A columnist’s call for Republicans to grow up gets a response.
(Page 2 of 4)
I attended school at a thoroughly modern high school, grades 8-12. There was a duplicate a bare six miles away — for the black kids. Except that this was 1965 and integration was arriving. There was one black girl in our school — one among about a thousand white kids. Maxine was her name. She was in my French class and rode my school bus, since we both lived on the same route. While she was actually closer to the “black” school her parents wanted her to go to the allegedly better “white school” — and thanks to the 1954 Supreme Court decision Brown v. Board of Education, she could and did exercise that right. Now that the law was slowly — very slowly — taking effect, she was literally the first black child in the area to do so. Shy but friendly, I made friends with Maxine because, it finally struck me, I was one of the few kids who would speak with her. We were both outsiders, something that her blackness and my new face and New England accent only emphasized. (“He talks like one of them damn Kinidy boys” was a comment I overhead.)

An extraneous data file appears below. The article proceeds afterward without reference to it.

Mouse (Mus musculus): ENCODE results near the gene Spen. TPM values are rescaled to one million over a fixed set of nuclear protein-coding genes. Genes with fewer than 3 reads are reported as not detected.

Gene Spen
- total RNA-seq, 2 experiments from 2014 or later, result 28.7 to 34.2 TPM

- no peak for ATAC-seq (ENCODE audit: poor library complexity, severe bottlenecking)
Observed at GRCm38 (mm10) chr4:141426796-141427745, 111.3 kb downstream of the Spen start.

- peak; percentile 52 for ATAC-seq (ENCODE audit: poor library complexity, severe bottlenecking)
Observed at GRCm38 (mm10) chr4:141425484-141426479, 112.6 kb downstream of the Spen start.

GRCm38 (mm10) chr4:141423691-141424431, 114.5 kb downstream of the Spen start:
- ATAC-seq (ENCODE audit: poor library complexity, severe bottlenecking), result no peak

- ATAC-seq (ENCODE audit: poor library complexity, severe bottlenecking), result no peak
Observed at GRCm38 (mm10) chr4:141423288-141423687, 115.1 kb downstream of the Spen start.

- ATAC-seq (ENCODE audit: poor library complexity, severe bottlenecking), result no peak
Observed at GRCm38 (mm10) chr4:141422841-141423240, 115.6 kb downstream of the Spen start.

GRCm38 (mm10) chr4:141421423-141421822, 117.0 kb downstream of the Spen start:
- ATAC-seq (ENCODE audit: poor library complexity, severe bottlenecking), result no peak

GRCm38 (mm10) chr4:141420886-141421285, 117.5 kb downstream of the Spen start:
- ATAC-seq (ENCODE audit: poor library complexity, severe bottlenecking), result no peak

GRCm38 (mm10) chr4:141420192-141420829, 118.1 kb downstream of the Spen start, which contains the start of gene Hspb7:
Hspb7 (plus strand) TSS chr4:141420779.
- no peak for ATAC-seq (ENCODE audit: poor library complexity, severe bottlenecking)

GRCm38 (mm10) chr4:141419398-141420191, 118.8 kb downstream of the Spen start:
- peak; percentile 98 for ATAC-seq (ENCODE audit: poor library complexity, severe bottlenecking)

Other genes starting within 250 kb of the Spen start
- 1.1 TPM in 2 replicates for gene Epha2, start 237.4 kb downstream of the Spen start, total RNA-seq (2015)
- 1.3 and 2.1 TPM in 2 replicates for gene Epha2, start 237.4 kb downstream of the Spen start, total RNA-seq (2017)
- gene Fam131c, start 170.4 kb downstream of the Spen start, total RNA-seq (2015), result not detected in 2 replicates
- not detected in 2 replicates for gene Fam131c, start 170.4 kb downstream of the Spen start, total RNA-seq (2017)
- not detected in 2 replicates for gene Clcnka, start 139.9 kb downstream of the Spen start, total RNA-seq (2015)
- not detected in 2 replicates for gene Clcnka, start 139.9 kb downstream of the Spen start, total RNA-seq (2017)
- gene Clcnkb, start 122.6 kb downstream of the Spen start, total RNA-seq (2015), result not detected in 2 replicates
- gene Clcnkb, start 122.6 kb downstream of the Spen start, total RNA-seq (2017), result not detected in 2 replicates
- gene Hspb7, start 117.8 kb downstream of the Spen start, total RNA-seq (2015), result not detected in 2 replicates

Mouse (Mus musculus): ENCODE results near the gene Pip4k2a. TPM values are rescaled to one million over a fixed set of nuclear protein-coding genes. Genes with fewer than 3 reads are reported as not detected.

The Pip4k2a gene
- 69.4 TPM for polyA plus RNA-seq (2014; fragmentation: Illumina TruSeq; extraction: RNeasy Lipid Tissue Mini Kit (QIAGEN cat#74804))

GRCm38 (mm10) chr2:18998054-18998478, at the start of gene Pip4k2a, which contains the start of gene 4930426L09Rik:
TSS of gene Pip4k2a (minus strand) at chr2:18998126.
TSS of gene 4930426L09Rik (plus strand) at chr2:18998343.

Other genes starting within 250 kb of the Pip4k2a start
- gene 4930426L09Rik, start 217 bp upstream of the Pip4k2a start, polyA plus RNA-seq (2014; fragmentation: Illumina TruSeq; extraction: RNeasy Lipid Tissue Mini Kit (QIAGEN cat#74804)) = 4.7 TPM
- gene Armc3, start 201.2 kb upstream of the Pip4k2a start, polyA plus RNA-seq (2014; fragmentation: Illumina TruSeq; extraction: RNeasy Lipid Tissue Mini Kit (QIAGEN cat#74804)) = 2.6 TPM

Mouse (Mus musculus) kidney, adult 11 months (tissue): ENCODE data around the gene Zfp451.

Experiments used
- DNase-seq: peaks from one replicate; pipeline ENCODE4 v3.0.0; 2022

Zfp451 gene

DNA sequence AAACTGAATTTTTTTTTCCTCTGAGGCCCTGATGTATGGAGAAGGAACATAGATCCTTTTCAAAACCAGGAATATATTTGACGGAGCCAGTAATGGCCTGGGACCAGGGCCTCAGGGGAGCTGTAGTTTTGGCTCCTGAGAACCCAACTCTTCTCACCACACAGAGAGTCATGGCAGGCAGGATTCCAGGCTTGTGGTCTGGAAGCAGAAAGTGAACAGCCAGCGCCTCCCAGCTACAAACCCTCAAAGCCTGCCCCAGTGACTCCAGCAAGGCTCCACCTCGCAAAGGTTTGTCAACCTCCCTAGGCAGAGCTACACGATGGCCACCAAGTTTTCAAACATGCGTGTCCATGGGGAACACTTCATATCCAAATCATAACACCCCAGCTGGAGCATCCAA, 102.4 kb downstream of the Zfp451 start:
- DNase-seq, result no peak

After about two weeks, I began to realize that when Maxine boarded the school bus coming and going every day, something odd happened. School buses have seats for two, and as such the safety rules require only two kids can sit in the same seat. Curiously, I realized the other kids were scrunching three and sometimes four in a seat with the silent assent of the bus driver — because no one would sit with Maxine. I talked with my parents. I knew who Rosa Parks was, and I certainly knew of Dr. King. But there was no pretension to leading some sort of teen-age crusade. I was just mad. Maxine was being deliberately, quite publicly humiliated because of her race. Since she was picked up in the morning well after I was, my chance would only come in the afternoon when everyone boarded the bus at the same time. That next afternoon, as school ended and we all clambered noisily aboard the bus, I took a determined breath and sat down with Maxine.
You could hear the proverbial pin drop. For the entire ride to her home no one said a word — except Maxine and me as we shyly chatted about French class. When she got off the bus, the silence gave way to taunts. Friendly kid that I was, I just grinned. And did it again the next day, and the next and the next. Friends were eventually made, and after a very long time — almost the rest of the school year — Maxine got other seatmates than me. But it was abundantly clear that racism, as thick as it could be cut, was in the air.